Gerard Butler's Geostorm could lose $100 million at the box office

Ben Arnold

The woeful start to environmental disaster movie ‘Geostorm’ at the box office could cost Warner Bros and Skydance a massive $100 million in loses.

According to The Wrap, a budget in excess of $120 million plus a break-even cost of between $300 million and $350 million is likely to spell disaster.

But it could have been worse – the studios reportedly slashed its marketing budget prior to release, which could have meant a break-even point nearer to $400 million.

“There really wasn’t a lot of advertising for this movie, and that’s a sign that WB was willing to cut their losses,” Exhibitor Relations analyst Jeff Bock told the website.

It made just $14.7 million in the US on its opening weekend, and has only made $66.8 million worldwide.

With a pasting yet to come from the release of ‘Thor: Ragnarok’, analysts reckoning it will be lucky if it makes $200 million in total by the end of its run, making a loss of $100 million likely.

The movie, which stars Gerard Butler as a satellite engineer tasked with saving the world when a climate-controlling satellite goes haywire, has been in turmoil since cameras rolled in 2014.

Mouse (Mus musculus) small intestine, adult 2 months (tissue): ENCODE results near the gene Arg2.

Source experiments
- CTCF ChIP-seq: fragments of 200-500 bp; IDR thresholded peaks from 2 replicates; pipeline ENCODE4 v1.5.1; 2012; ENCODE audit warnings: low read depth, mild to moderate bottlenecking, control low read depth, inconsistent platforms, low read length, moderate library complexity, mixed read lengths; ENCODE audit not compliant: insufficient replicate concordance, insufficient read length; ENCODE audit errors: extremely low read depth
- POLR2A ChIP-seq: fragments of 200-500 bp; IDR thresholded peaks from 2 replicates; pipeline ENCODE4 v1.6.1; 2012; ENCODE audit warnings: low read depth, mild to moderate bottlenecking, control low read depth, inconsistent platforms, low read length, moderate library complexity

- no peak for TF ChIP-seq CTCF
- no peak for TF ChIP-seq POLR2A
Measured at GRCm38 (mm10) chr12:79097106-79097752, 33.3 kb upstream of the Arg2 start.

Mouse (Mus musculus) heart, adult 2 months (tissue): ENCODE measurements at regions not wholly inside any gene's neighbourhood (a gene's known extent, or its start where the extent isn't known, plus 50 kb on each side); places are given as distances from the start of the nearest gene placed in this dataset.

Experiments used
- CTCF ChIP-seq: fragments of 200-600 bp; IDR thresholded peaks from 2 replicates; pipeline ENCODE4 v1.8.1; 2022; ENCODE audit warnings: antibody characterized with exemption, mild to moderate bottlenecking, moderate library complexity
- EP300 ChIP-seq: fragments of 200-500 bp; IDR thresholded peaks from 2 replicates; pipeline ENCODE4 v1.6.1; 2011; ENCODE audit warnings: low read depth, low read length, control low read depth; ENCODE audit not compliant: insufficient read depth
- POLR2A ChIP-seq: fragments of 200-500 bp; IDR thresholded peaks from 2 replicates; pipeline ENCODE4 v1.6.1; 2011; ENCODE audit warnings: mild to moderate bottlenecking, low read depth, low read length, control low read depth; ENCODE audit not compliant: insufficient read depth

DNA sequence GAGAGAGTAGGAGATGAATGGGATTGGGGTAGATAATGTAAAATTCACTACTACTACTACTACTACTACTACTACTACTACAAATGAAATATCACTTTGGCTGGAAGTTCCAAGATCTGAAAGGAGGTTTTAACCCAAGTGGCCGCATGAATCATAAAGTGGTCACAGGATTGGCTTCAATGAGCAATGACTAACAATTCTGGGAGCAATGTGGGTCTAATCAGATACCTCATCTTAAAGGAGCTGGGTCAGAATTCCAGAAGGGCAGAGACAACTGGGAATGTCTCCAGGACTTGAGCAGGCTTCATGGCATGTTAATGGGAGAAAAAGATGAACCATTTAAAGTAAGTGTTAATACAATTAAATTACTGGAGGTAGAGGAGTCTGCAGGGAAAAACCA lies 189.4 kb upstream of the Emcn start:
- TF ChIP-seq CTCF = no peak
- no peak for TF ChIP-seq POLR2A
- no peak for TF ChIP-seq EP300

Originally directed by ‘Independence Day’ producer Dean Devlin, it underwent expensive $15 million reshoots, and action veteran Jerry Bruckheimer was later drafted in to try and save it.

But it appears he might have failed, with critics giving it a merciless drubbing.

It’s the second large scale flop for Warner Bros this year, following the $175 million ‘King Arthur: Legend of the Sword’ losing its shirt earlier this year.

That movie cost $175 million to make and only made $148 million back, which, when accounting for additional marketing and advertising budgets, will have lost the studio as much as $150 million.

Luckily, it has recent hits like ‘It’, ‘Wonder Woman’ and ‘Dunkirk’ under its belt.

The same can’t be said for Skydance, which co-produced the movie, however, having lost money on the ‘Baywatch’ movie and sci-fi horror ‘Life’ in recent months.

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